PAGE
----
See also


  1. 1 2 3 4 Pierre Aycoberry The Nazi Question, p8 Pantheon Books New York 1981
  2. 1 2 Robert Cecil, The Myth of the Master Race: Alfred Rosenberg and Nazi Ideology p165 ISBN 0-396-06577-5. Marie-Luise Heuser, Was Grün begann endete blutigrot. Von der Naturromantik zu den Reagrarisierungs- und Entvölkerungsplänen der SA und SS, in: Dieter Hassenpflug (Hrsg.), Industrialismus und Ökoromantik. Geschichte und Perspektiven der Ökologisierung, Wiesbaden 1991, S. 43-62, ISBN 3-8244-4077-6.
  3. Paul Brassley, Yves Segers, Leen Van Van Molle (ed.) (2012). War, Agriculture, and Food: Rural Europe from the 1930s to the 1950s. p. 197. Routledge, ISBN 0-415-52216-1
  4. Heather Pringle, The Master Plan: Himmler's Scholars and the Holocaust, p39 ISBN 0-7868-6886-4
  5. Barbara Miller Lane, Leila J. Rupp, Nazi Ideology Before 1933: A Documentation p. 110-1 ISBN 0-292-75512-0
  6. 1 2 Richard Grunberger, The 12-Year Reich, p 151, ISBN 0-03-076435-1
  7. David Schoenbaum, Hitler's Social Revolution: Class and Status in Nazi Germany, 1933-1939, p 161-2 Garden City, NY Doubleday, 1966.
  8. 1 2 "Blood & Soil: Blut und Boden"
  9. George Lachmann Mosse, Nazi culture: intellectual, cultural and social life in the Third Reich p. 134 ISBN 978-0-299-19304-1
  10. "Not Empty Phrases, but Rather Clarity"
  11. Claudia Koonz, The Nazi Conscience, p 59 ISBN 0-674-01172-4
  12. Leila J. Rupp, Mobilizing Women for war, p45-6, ISBN 0-691-04649-2 OCLC 3379930
  13. Richard Bessel, Nazism and War, p 61 ISBN 0-679-64094-0
  14. Claudia Koonz, The Nazi Conscience, p 60 ISBN 0-674-01172-4
  15. Claudia Koonz, The Nazi Conscience, p 119 ISBN 0-674-01172-4
  16. "Nazi Racial School Charts"
  17. 1 2 "Nazi anti-Semitic Catechism"
  18. Richard Grunberger, The 12-Year Reich, p 153, ISBN 0-03-076435-1
  19. Richard Grunberger, The 12-Year Reich, p 153-4, ISBN 0-03-076435-1
  20. Richard Grunberger, The 12-Year Reich, p 154, ISBN 0-03-076435-1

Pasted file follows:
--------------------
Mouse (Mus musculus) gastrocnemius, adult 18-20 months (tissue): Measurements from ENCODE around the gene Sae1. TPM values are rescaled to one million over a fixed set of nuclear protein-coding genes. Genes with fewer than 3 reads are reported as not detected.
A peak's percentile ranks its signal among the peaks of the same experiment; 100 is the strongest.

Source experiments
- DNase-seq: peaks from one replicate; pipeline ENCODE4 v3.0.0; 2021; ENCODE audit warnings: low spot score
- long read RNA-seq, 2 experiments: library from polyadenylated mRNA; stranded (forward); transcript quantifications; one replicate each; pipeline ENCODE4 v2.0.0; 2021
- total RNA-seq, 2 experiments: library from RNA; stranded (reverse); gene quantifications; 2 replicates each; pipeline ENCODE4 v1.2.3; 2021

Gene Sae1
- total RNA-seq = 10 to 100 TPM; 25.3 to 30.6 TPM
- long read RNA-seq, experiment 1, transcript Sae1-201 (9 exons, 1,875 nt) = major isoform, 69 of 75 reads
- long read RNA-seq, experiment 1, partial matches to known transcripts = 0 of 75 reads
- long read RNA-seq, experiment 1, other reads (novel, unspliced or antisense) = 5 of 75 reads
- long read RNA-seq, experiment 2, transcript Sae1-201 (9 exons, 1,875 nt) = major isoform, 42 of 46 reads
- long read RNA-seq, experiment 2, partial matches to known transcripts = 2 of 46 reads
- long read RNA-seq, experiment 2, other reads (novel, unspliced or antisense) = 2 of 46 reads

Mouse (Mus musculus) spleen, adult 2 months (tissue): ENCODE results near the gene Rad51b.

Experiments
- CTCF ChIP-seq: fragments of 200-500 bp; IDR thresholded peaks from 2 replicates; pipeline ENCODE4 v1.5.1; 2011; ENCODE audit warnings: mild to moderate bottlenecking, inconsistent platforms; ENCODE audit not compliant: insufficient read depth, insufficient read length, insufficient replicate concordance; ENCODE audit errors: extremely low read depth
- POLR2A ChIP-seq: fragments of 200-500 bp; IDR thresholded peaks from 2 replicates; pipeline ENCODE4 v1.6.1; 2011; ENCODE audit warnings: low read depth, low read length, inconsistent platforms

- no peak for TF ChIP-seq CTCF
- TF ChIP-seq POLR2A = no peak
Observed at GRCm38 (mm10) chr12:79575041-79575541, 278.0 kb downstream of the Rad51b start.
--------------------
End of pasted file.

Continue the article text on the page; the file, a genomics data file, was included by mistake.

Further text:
21. Richard Grunberger, The 12-Year Reich, p 156-7, ISBN 0-03-076435-1
  23. Nationalsozialistische Agrarpolitik und Bauernalltag Written by Daniela Münkel, p. 116, at Google Books
  24. Galbraith, J. K. (1939). "Hereditary Land in the Third Reich". The Quarterly Journal of Economics. 53 (3): 465. doi:10.2307/1884418. JSTOR 1884418.
  25. Der praktische Nutzen der Rechtsgeschichte: Hans Hattenhauer zum 8 ... written by Jörn Eckert, Hans Hattenhauer, p. 326, at Google Books
  26. German Law and Legislation
  27. Robert Cecil, The Myth of the Master Race: Alfred Rosenberg and Nazi Ideology p166 ISBN 0-396-06577-5
  28. Hitler Youth Handbook
  29. Richard Grunberger, The 12-Year Reich, p 159-60, ISBN 0-03-076435-1
  30. Lynn H. Nicholas, Cruel World: The Children of Europe in the Nazi Web p 110-1 ISBN 0-679-77663-X
  31. 1942 - "Osteinsatz und Landdienst" - Service in the east and on the land
  32. Richard Bessel, Nazism and War, p 60 ISBN 0-679-64094-0
  33. Andrew Roberts The Storm of War, p 144 ISBN 978-0-06-122859-9
  34. Karel C. Berkhoff, Harvest of Despair: Life and Death in Ukraine Under Nazi Rule p35-6 ISBN 0-674-01313-1
  35. Edwin P. Hoyt, Hitler's War p187 ISBN 0-07-030622-2
  36. Karel C. Berkhoff, Harvest of Despair: Life and Death in Ukraine Under Nazi Rule p45 ISBN 0-674-01313-1
  37. Gerhard L. Weinberg, Visions of Victory: The Hopes of Eight World War II Leaders p 23 ISBN 0-521-85254-4
  38. Michael Sontheimer, "When We Finish, Nobody Is Left Alive" 05/27/2011 Spiegel
  39. Richard Grunberger, The 12-Year Reich, p 351, ISBN 0-03-076435-1
  40. Richard Grunberger, The 12-Year Reich, p 351-2, ISBN 0-03-076435-1
  41. Richard Grunberger, The 12-Year Reich, p 366-7, ISBN 0-03-076435-1
  42. "What is the Talmud?"
  43. "How a German Peasant Was Driven from House and Farm"
  44. Peter Adam, Art of the Third Reich, p. 67 ISBN 0-8109-1912-5
  45. The Greater German Art Exhibitions
  46. Peter Adam, Art of the Third Reich, p. 66 ISBN 0-8109-1912-5
  47. Peter Adam, Art of the Third Reich, p. 109 ISBN 0-8109-1912-5
  48. Peter Adam, Art of the Third Reich, p. 111 ISBN 0-8109-1912-5
  49. Frederic Spotts, Hitler and the Power of Aesthetics, p 176 ISBN 1-58567-345-5
  50. Peter Adam, Art of the Third Reich, p. 130 ISBN 0-8109-1912-5
  51. Peter Adam, Art of the Third Reich, p. 132 ISBN 0-8109-1912-5
  52. Peter Adam, Art of the Third Reich, p. 133 ISBN 0-8109-1912-5
  53. Peter Adam, Art of the Third Reich, p. 134 ISBN 0-8109-1912-5
  54. George Lachmann Mosse, Nazi culture: intellectual, cultural and social life in the Third Reich p. 137 ISBN 978-0-299-19304-1
  55. Cinzia Romani, Tainted Goddesses: Female Film Stars of the Third Reich p. 11 ISBN 0-9627613-1-1
  56. Cinzia Romani, Tainted Goddesses: Female Film Stars of the Third Reich p86 ISBN 0-9627613-1-1
  57. Pierre Aycoberry The Nazi Question, p11 Pantheon Books New York 1981
  58. Cinzia Romani, Tainted Goddesses: Female Film Stars of the Third Reich pp. 84-86 ISBN 0-9627613-1-1
  59. John W. Dower, War Without Mercy: Race & Power in the Pacific War p265 ISBN 0-394-50030-X

External links

Wikimedia Commons has media related to Blood and Soil.
This article is issued from Wikipedia - version of the 11/13/2016. The text is available under the Creative Commons Attribution/Share Alike but additional terms may apply for the media files.